McLean Stevenson (<i>M*A*S*H</i>), Terry O'Quinn (<i>Lost</i>), Leslie Hope (<i>24</i>) McLean Stevenson (M*A*S*H), Terry O'Quinn (Lost), Leslie Hope (24)

We really should've known better. We waited two weeks for Brothers & Sisters' "shocking death," when all along we should have realized that what the network had been teasing for weeks (months even, among insiders) in the end wasn't all that shocking — especially when it didn't even really happen.

Oh well, maybe we're all patsies. But to make ourselves feel better, here are the TV deaths that actually delivered a gutshot and had us talking about a character's demise the next day — for all the right reasons.

13. Dan Conner, Roseanne
Critics attacked the "Roseanne wins the lottery" story arc for betraying the show's everyman, blue-collar ethos. But Roseanne (the actress-producer, that is) had a plan all along: In the series finale, it's revealed that the whole shebang was the product of Roseanne Conner's fertile, writerly mind, a literary defense mechanism she created after Dan suffered a fatal heart attack at Darlene's wedding.

12. Terry Crowley, The Shield
Before you get all, "What about Lem and the hand grenade?" let us explain. Yes, Shane blowing his partner to bits was an amazing twist, but it came five seasons into one of the riskiest and most brutal TV series we've seen; we practically expected it. On the other hand, Vic Mackey popping a fellow cop to cover up his unit's misdeeds in the series' pilot caught us completely off guard, and provided a small taste of things to come.

11. Joyce Summers, Buffy the Vampire Slayer
This one got to us simply because, in the context of an otherwordly battle between vampires and slayers, Joyce's death by brain aneurysm is a little too real. Perhaps we just didn't think the writers would off Joyce so quickly after she had begun recovering from a brain tumor.

10. J.R. Ewing, Dallas
OK, fine. We know his death(s) were always survived or explained, but you have to give Dallas credit for basically inventing the season-finale cliff-hanger. Have you ever seen a "Who Shot Mary Alice" T-shirt? Thought so.

9. Adriana, The Sopranos
Just as it appeared that the Feds had convinced Ade to flip, her shocking demise came at the hands of so-called "nice" wise guy Silvio. She frantically crawled off-camera through autumn leaves, begging for her life, and then two gunshots echoed, silencing one of the show's vivid female portrayals.

8. Gary Shepherd, thirtysomething
While everyone was focused on Nancy's mortality as she awaited test results after cancer treatment, it was Gary who kicked the bucket after being involved in a chain-reaction car accident. Yes, the same Gary who usually rode a bicycle because he hated cars. Bitter irony alert!

7. Uh, Everyone, Six Feet Under
Even for a show that began each episode with a death, Nate's death a few episodes shy of the finale still packed a punch. In the show's chilling last six minutes, though, the narrative fast-tracks audiences through 79 years, showing how each of the protagonists departed the mortal coil. Talk about tying up loose ends.

6. John Locke/Jeremy Bentham, Lost
Just as John accepts his destiny to lead the island-dwellers known as The Others, it's revealed via flash-forward that Locke is the man in the coffin three years later in Los Angeles. Of course, death is a relative term on Lost (he has since appeared to have been resurrected), but seeing our favorite faith junkie lying in eternal slumber was perhaps more mind-blowing than watching the island completely disappear.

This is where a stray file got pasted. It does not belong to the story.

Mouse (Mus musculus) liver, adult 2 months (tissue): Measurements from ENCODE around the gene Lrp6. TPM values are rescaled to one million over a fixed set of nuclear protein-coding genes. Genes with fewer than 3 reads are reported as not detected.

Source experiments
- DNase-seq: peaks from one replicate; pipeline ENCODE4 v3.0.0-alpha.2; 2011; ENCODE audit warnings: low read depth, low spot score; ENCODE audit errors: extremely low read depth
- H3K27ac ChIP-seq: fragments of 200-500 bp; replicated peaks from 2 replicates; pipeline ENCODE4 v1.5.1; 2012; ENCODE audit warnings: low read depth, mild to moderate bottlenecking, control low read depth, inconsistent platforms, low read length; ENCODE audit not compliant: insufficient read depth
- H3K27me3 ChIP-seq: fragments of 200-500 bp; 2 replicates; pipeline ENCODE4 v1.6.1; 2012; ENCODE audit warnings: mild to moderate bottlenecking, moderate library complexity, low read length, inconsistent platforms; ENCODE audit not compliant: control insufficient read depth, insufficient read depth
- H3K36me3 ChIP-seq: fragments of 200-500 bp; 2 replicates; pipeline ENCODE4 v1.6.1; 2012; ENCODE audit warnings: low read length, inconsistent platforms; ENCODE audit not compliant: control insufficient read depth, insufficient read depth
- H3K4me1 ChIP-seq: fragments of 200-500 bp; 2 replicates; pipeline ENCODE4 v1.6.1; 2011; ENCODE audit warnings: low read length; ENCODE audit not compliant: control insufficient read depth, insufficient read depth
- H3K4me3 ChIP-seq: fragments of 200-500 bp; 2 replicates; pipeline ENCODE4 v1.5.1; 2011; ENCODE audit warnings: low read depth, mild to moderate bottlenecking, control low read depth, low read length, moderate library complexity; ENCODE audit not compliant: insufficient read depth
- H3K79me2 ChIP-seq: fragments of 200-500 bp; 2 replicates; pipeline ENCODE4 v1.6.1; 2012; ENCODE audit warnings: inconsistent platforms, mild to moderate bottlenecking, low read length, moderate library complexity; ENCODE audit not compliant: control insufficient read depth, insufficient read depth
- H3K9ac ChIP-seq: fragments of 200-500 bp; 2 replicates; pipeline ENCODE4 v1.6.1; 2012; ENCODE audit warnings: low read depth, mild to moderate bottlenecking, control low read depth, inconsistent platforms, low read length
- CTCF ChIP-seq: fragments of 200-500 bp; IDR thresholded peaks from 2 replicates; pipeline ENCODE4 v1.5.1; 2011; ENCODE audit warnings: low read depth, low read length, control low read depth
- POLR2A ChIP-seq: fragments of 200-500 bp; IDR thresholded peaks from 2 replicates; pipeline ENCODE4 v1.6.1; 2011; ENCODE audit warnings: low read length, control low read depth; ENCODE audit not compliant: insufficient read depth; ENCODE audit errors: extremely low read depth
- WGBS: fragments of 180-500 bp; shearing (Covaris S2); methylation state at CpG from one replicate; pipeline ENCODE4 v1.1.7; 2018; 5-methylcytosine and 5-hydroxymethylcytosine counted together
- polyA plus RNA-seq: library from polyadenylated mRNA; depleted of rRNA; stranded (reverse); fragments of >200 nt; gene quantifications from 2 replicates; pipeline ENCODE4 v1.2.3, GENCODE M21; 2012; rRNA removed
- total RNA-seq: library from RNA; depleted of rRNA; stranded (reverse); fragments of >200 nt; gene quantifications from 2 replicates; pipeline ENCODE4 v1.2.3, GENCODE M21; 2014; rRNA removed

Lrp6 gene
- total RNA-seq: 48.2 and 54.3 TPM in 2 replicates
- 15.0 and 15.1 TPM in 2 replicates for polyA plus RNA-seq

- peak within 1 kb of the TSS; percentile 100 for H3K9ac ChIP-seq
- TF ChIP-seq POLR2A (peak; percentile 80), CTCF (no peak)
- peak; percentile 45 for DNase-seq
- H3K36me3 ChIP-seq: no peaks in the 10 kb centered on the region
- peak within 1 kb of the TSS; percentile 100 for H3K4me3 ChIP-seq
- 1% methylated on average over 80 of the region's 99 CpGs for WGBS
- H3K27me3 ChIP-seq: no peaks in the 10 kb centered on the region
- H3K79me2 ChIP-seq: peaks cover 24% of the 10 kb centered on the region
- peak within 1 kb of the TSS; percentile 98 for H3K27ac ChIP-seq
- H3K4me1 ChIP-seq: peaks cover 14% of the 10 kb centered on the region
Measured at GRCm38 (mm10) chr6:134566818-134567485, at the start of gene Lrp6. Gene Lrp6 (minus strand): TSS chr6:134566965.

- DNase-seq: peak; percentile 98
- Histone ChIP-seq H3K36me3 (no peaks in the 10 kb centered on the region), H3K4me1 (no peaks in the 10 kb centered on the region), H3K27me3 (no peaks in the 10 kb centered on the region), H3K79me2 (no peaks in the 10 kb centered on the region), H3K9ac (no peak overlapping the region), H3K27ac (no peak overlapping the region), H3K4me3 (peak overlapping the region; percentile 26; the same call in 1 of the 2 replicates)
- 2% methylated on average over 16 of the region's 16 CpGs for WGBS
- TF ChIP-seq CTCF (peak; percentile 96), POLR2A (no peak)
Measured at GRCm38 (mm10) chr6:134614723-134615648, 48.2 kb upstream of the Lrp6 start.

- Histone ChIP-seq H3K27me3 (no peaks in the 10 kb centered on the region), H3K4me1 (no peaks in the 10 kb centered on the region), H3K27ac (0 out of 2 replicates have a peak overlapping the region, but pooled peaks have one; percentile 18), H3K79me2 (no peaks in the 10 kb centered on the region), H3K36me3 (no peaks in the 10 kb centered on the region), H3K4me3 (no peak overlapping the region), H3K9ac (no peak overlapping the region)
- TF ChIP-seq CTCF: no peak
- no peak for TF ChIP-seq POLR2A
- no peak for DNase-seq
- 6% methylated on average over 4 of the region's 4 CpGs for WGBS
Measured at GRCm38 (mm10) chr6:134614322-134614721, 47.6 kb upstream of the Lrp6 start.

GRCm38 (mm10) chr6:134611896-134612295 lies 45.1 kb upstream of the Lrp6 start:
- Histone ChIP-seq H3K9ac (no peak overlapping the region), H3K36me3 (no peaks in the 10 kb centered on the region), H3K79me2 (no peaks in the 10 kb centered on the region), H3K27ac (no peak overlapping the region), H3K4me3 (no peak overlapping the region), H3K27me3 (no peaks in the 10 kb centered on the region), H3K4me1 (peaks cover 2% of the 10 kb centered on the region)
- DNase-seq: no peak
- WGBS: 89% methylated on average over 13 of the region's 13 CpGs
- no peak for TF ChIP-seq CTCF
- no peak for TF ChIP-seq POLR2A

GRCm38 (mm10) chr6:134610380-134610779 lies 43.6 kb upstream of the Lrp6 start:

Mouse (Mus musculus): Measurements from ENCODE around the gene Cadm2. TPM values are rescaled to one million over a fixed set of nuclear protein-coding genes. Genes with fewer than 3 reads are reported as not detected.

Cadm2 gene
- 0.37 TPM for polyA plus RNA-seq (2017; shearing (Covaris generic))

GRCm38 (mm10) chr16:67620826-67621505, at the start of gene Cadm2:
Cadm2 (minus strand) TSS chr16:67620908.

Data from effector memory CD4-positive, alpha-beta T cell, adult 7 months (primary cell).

5. Mrs. Landingham, The West Wing
Similar to Gary Shepherd, the demise of President Bartlet's beloved, wisecracking secretary comes via a car accident at 18th and Potomac. In the first new car she'd ever owned. We think we'll stick to the subway.

4. Rosalind Shays, L.A. Law
Writers often leave loathsome characters on a show too long, but sometimes, they dump them down an elevator shaft when you're least expecting it. No, we're serious, Rosalind fell down an elevator shaft, just as she had silenced her own demons and found love with Leland. It was a jaw-dropper that would have had the Internet abuzz ... had Al Gore invented this here thing yet.

3. Dr. Lucy Knight, ER
Again, some might point you to the stunt-ier blockbuster death of Dr. Romano, who was pinned underneath a crashing helicopter, but Lucy's sudden and unexpected stabbing at the hands of a schizophrenic patient remains one of the show's truly haunting moments. Sadly, she made it through a surgery to treat her tissue damage, but still died due to pulmonary embolism and other complications.

2. Teri Bauer, 24
When you're in a high-profile national security job like Jack Bauer's, the wife and kids are usually among the first to be targeted for leverage. Even so, Teri snuck and killed and survived her way through Day 1 almost better than Jack. Until CTU mole Nina kidnapped her and shot her fatally in the stomach. Can we get a Jack Bauer "Damn it!" on that one?

1. Lt. Col. Henry Blake, M*A*S*H
More than 30 years later, this classic death is tough to top. After finally getting discharged from the Army and bidding farewell to the 4077th, Blake's transport plane was shot down over the Sea of Japan. The show had a knack for balancing laughs with serious reflections on war, but it was never more emotional than when Radar delivered the sad news to the company.

What TV deaths shocked you the most? — Additional reporting by Mickey O'Connor